Letter to the Editor: Councilmember decries attendance for ‘A’

Feb. 25, 2015

My name is Stephanie Abbott.  I am 24 years old and I graduated from UW-Whitewater in May 2013.  In November 2011, I was appointed to (and continue to hold a position with) the Whitewater Common Council, a position in which I represent many UW-Whitewater students.

I am a conservative. I have always voted for Republicans. I did vote, and would vote again, for Wisconsin Governor Scott Walker.  That does not mean I am mandated to agree with every proposal he makes.  That does mean, however, that in the event I do disagree with a proposal, I am going to pursue that opinion while it is still a proposal and before it becomes law.  At UW-Whitewater, I was encouraged to know and understand issues from every angle and to seize the opportunity to have dialogues about those issues.  As the budget proposal works its way through our state government, I would encourage every student at UW-Whitewater to engage in those same dialogues.

Last week, I made a controversial decision to speak at an event in opposition to a specific item in Governor Scott Walker’s budget.  For those of you who do not know, it was controversial not only in that the event was to offer specific criticism of a political proposal, but also because one of UW-Whitewater’s own professors offered extra credit to students to attend this event.  I do not, in any way, condone the issuance of extra credit for attendance at a political event of any nature—Democrat, Republican, or otherwise.  You should not receive a “bonus” for knowing and understanding what is happening in the world around you and your grade should in no way be affected by whether or not you agree with your professors on political issues.  I was in classrooms during the Act 10 discussion and I have felt the tension those situations place on students.  It is not right and it is not fair.   I, as an alumni and elected official, cannot and will not be used as evidence to support the issuance of extra credit for participation in what may have been a non-partisan event, but what was certainly an event presenting only a single side of a single issue.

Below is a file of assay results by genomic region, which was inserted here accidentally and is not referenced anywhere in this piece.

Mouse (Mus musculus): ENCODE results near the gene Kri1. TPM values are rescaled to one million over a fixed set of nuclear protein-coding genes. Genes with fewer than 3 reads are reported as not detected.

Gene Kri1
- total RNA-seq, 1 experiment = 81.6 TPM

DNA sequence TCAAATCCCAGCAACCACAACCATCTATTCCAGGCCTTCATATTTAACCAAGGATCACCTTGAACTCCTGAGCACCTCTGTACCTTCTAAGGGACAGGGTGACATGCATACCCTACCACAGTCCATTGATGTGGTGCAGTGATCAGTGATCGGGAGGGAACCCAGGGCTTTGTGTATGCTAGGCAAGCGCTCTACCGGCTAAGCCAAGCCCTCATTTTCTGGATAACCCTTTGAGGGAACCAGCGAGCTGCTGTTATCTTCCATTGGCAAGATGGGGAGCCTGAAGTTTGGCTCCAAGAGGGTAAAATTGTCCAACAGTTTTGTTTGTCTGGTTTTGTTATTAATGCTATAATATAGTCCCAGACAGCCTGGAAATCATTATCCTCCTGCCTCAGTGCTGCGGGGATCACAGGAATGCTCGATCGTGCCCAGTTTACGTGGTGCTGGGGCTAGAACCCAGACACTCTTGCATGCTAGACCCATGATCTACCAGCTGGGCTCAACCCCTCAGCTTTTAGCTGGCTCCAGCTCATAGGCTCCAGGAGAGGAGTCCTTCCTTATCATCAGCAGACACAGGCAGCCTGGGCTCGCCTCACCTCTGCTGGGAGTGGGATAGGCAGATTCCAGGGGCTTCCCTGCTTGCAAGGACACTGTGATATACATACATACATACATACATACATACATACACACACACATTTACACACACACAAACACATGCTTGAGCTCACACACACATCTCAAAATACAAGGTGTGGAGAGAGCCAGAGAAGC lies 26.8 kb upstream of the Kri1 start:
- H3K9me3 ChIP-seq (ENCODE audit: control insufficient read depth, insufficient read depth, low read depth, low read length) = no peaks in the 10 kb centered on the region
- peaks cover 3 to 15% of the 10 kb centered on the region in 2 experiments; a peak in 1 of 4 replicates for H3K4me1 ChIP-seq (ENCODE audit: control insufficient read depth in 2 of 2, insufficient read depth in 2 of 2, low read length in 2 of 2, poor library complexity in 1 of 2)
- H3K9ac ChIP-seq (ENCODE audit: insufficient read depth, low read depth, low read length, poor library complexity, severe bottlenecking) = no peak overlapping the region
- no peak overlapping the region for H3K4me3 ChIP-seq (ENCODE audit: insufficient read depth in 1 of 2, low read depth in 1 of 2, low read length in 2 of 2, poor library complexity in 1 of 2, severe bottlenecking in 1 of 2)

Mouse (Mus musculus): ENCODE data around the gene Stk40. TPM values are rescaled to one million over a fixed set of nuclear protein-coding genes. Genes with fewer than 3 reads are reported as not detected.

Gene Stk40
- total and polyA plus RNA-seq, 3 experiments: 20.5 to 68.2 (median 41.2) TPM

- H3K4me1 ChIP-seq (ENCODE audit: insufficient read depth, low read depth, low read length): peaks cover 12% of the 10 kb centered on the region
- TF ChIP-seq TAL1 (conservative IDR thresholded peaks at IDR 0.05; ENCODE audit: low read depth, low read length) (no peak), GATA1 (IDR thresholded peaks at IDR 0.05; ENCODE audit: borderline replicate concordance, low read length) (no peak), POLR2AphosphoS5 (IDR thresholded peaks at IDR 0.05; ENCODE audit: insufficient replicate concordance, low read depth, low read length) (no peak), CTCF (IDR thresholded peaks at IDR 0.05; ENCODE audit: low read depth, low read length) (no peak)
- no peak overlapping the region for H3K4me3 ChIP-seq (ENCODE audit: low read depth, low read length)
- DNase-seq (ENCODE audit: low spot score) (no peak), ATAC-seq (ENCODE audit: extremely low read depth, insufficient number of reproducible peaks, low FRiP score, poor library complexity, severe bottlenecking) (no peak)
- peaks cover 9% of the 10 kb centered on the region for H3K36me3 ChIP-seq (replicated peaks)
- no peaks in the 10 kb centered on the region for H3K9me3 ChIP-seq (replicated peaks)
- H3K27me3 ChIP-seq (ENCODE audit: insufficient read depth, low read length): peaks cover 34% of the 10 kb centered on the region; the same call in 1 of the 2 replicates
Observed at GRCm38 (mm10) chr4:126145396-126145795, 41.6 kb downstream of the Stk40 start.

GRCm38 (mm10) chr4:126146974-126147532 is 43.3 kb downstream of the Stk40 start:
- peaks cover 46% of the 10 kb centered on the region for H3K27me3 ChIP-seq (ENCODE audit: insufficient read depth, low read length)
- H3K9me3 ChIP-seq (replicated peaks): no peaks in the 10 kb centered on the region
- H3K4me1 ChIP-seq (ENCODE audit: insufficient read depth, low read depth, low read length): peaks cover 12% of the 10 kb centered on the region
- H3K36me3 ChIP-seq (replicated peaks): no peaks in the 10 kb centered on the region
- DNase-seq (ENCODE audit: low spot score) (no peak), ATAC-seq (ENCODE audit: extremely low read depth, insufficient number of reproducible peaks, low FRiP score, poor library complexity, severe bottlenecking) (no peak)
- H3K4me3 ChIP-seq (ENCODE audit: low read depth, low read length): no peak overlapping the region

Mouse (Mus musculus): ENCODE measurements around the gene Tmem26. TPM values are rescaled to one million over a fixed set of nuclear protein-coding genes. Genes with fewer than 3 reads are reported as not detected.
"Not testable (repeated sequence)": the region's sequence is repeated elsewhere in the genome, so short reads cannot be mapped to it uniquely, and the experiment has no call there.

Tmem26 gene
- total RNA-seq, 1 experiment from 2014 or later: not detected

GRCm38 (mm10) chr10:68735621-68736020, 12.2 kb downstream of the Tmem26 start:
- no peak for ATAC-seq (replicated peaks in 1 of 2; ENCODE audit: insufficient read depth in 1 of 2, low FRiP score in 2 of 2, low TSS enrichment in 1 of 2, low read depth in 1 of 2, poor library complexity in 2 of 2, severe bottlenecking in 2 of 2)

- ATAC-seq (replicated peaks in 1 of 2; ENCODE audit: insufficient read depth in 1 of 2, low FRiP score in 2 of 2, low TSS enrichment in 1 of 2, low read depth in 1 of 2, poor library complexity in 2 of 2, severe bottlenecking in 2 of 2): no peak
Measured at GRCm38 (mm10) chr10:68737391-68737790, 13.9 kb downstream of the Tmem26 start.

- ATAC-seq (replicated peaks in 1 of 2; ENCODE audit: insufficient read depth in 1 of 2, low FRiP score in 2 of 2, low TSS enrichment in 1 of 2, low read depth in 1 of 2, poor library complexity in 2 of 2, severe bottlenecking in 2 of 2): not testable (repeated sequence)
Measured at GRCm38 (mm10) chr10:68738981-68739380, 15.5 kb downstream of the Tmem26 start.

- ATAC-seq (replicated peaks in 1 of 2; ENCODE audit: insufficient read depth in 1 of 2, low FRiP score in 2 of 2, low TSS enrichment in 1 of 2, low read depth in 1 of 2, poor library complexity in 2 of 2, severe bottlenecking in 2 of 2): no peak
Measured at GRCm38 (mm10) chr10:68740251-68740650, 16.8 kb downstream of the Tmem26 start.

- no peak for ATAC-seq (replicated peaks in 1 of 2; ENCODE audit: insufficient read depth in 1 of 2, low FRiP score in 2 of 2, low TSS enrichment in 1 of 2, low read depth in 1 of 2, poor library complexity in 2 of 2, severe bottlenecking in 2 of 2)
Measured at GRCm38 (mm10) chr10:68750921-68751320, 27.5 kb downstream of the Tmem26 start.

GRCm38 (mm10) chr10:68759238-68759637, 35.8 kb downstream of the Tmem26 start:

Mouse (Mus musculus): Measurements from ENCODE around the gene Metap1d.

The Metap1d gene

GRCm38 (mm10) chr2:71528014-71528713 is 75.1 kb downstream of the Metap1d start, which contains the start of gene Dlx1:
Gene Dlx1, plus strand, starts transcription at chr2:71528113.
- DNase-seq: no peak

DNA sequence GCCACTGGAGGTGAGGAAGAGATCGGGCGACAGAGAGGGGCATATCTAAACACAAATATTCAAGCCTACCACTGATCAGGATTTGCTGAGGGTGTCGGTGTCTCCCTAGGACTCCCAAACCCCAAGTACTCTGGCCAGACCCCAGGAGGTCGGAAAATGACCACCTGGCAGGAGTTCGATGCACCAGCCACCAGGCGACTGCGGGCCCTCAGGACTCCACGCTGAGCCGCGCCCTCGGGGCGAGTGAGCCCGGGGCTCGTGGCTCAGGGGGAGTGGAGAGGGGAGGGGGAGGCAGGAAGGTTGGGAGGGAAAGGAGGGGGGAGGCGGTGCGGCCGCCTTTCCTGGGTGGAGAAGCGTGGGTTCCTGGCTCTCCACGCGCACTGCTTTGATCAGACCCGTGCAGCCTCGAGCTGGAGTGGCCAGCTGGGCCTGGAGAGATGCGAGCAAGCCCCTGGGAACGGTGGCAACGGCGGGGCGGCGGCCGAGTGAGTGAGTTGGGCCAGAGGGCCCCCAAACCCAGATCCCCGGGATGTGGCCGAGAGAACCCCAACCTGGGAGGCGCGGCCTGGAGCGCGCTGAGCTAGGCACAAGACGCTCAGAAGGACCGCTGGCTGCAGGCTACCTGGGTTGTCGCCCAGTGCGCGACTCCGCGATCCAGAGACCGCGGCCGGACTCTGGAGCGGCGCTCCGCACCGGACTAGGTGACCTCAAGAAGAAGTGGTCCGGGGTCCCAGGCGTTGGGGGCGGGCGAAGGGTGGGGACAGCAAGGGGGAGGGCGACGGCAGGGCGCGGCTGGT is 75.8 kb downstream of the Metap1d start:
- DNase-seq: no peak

I articulated my thoughts at the event, because we are fortunate enough to live in a country and a community in which differing opinions are embraced, acknowledged, and encouraged.  I seek only to encourage our legislators to use those same investigative tools I gained at UW-Whitewater to offer alternatives to a budget I believe would negatively impact my constituents in Whitewater.  I offered the following statement, “UW-Whitewater is an investment, and you, the students, are the return on that investment.  UW-Whitewater is not a Democratic school or a Republican school; it is a school of students empowered to voice their opinions, and who can learn to articulate those opinions in a variety of areas.” I maintain the truth in that statement.

Apathy gets you nowhere in life, but your choice to participate in the political process should be because you recognize its importance, not because you want an “A.”

Stephanie Abbott
Whitewater Common Councilmember

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